Nubia 3100 B.C.E- 320 C.E
Nubia has been applied to a thousand mile stretch roughly occupying both sides of the Nile River valley between Aswān, Egypt, and Khartoum, Sudan. The area of the
File:Nubia today.png
File:Nubia today.png

region in northeastern Sudan is called the Nubian Desert. In ancient times Nubia was called Kush and was ruled by Egypt for some 1800 years. In the 8th century BC the Nubians achieved independence and dominated Egypt. After maintaining some degree of independence for more than 2000 years, Nubia was conquered by the Arabs in the 14th century and by Egypt in 1820. In the late 19th century the region was controlled by the Muslim revolutionary leader known as the Mahdi."[1]
a history could be explained through two distinctive periods: The Early cultures and Egyptian domination (2300-1100 B.C.E) and the Kingdom of Meroë ( 800 B.C.E-300 C.E).
“From Late Antiquity and into the early Middle Ages, Upper and Lower Nubia formed three independent kingdoms, Nubadia (called Nubia in Arabic) between the First and Third Cataracts, Makuria between the Third and Fifth Cataracts, and Alodia (called Alwa in Arabic) above the Fifth Cataract. These kingdoms converted to Christianity around the sixth century AD, long after Egypt had become Christian. However, they maintained that faith centuries after Egypt had succumbed to the forces of Islam.”[2]
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Humans and their Environment:
Due to its location Nubia often served as a corridor for trade between tropical Africa and the Mediterranean. Nubia was endowed with natural resources such as gold, copper and semiprecious stones. Location and natural wealth, as well as Egypt’s hunger for Nubian gold explain the early rise of civilizations with complex political organization, social stratification,
external image magnify-clip.pngNubian woman circa 1900metallurgy, monumental building, and writing. Other important factor of Nubia was the Nile River, which was essential for agriculture, travel and trade.

The population came out of the Sahara region towards the Nile valley where they made permanent or semi-permanent settlements. Animals were domesticated for the first time and hunting grew less important. Soon came the development of pottery. The ceramics from this period, the oldest surviving in the world, are stunningly beautiful and refined. Ceramic objects were produced not only for domestic use but also for religions ceremonies. “In around 3500 B.C. a more developed culture can be round in the region between the first and second cataract of the Nile. The Egyptians called this region Ta-Sety, 'The Land of the Bow'[3], the Nubians were famous archers. Throughout, the history of Nubia many religions came about, however the one that predominated the most was the Egyptian.”[4] Nubians erected temples to many Egyptian gods, particularly Amon. The frequent depiction of Amon with the head of ram may reflect a blending of the chief Egyptian god with the Nubian Ram deity. Later, in the Kingdom Meroe, they developed their own form of writing, first utilizing Egyptian hieroglyphs and later using an alphabetic script with 23 signs.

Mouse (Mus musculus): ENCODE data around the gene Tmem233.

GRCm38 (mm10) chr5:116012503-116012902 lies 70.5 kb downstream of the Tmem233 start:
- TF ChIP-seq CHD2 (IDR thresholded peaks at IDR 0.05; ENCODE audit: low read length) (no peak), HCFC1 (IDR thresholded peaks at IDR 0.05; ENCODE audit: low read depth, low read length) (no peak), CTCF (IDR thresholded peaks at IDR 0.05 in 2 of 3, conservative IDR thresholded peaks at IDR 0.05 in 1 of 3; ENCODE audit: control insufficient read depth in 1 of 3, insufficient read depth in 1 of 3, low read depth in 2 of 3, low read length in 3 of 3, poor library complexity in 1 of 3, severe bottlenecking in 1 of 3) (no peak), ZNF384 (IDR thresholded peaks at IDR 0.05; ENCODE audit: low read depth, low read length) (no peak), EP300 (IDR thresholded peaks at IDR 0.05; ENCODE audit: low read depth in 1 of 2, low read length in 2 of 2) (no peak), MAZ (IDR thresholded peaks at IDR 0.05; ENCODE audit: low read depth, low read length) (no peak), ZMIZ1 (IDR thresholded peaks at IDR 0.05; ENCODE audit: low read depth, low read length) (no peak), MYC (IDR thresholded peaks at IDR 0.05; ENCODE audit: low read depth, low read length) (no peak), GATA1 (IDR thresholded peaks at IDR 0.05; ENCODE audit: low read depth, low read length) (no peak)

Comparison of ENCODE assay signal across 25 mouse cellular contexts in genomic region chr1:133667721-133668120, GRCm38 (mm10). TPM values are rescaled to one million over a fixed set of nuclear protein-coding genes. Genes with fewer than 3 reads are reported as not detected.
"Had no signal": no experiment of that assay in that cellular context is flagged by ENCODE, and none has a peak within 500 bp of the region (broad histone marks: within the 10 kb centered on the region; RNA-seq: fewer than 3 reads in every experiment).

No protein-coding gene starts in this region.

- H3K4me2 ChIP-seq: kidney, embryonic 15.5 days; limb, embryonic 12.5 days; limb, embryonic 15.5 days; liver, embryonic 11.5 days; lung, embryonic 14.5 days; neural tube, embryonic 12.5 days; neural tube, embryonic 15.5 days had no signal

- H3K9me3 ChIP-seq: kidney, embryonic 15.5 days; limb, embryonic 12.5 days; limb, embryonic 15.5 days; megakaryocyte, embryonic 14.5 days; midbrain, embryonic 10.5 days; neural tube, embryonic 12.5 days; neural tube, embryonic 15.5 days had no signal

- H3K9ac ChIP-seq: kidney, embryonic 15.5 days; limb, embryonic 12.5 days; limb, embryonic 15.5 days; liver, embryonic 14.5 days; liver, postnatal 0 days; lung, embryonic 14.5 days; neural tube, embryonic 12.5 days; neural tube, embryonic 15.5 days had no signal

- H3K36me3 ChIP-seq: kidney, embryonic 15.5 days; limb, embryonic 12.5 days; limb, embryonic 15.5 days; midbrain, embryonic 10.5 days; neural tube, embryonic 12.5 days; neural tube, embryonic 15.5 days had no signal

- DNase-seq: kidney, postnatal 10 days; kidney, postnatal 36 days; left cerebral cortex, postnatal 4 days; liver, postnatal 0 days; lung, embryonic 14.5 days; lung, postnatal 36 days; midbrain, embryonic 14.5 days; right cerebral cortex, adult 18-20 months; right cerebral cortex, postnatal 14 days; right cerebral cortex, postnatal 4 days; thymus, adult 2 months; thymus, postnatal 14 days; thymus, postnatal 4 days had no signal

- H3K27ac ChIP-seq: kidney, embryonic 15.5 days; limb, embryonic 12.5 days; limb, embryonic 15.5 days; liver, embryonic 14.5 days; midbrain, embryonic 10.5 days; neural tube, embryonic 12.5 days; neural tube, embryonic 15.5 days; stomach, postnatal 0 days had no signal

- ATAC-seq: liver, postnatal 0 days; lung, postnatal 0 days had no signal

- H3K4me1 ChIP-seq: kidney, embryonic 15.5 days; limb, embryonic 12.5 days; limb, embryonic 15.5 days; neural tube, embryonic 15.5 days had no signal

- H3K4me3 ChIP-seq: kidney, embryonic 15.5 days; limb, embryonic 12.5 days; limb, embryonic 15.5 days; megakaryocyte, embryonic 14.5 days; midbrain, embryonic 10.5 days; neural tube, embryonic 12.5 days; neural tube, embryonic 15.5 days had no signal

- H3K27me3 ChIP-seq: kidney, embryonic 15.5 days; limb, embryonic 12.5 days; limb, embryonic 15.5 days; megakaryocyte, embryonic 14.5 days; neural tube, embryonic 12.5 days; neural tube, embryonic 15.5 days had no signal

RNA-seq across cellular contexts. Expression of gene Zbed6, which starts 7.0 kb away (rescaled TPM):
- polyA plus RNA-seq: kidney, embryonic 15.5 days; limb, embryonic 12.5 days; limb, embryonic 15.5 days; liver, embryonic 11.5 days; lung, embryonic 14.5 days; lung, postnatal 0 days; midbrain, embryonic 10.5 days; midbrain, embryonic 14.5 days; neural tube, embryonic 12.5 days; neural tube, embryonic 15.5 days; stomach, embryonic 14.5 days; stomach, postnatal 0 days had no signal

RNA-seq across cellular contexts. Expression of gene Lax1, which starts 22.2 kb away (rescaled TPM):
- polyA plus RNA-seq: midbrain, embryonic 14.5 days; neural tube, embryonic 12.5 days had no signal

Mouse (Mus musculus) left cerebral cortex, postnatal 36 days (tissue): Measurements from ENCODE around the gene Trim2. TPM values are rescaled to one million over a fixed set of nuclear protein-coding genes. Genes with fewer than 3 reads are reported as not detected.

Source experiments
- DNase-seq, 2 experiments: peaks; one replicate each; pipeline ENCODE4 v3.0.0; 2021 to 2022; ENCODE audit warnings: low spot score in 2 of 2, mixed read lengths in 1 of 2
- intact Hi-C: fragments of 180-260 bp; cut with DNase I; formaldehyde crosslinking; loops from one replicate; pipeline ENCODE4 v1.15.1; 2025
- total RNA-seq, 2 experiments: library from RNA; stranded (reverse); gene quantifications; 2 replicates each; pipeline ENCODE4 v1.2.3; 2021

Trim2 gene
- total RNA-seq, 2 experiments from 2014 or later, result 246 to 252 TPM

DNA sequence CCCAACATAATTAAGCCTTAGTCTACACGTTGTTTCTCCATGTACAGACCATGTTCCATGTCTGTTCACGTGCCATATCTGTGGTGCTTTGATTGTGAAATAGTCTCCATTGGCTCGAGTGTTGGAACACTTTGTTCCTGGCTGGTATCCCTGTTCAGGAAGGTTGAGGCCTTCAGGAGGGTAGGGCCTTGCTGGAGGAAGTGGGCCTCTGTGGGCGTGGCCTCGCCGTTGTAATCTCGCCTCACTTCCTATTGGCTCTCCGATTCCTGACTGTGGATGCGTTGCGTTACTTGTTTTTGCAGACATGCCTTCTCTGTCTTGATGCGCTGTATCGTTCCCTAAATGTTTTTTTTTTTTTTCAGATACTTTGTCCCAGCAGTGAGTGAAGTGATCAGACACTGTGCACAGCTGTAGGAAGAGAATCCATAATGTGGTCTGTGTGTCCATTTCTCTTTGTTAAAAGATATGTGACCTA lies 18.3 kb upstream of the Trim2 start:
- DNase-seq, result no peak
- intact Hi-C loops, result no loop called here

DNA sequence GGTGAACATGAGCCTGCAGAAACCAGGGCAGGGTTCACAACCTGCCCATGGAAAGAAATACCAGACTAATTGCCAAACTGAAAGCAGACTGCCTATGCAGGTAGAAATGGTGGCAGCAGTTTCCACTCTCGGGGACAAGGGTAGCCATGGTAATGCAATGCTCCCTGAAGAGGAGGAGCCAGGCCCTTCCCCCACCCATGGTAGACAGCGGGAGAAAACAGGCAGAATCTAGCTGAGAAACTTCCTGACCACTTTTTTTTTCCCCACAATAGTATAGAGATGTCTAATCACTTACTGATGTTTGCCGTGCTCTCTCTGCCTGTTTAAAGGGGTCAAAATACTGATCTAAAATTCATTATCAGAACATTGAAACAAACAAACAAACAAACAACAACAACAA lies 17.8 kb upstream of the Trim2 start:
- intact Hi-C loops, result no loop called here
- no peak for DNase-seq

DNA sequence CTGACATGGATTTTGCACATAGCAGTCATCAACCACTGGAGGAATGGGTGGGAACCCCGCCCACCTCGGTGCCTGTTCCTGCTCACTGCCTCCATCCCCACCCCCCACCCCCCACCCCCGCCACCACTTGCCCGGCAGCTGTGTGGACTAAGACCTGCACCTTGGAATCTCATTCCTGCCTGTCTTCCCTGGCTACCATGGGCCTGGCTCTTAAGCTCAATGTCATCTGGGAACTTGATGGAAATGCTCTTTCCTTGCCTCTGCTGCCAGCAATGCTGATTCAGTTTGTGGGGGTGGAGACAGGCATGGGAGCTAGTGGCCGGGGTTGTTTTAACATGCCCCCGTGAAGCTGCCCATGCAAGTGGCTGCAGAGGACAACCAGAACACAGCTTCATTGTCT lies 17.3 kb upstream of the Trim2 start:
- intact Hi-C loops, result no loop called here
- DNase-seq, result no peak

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One highlighted tradition between the Nubians was that children from elite families were brought to the Egyptian royal court to guarantee the good behavior of their relatives in Nubia. Unlike other culture, women in Nubia were treasured and held on higher status. Many think this appreciation was because they had mothered legendary gods. Nubian men and women often married during childhood with ceremonies that often lasted up to 40 days. Honesty was a sacred trait for people in Nubia. Social status depended on how much land and cattlemen owned, as well as noble blood.

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Politics: Nubia was ruled by a monarchy. This came from the Egyptian influence of having pharaohs. However unlike Egypt women in the royal family played and important role in politics (influence of sub shaaran Africa). Nubian queens ruled by themselves and sometimes in partnerships with their husbands. They played an important role in warfare, diplomacy and the building of temples and pyramid tombs. Kings of ancient Nubia had 3 jobs: the political leader, the spiritual head and the military warlord.
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The personal wealth of Nubia came from their control of trade. The main exports from the kingdom were the products of mining and hunting. Both of these activities came under the direct control of the king. Taxes were often paid to Egyptian officials and Nubia was richly endowed with natural resources such as gold, copper and semiprecious stones.



Bulliet, Richard. Earth and Its People, AP Edition, (Boston: Wadsworth, 2011) Page 65-68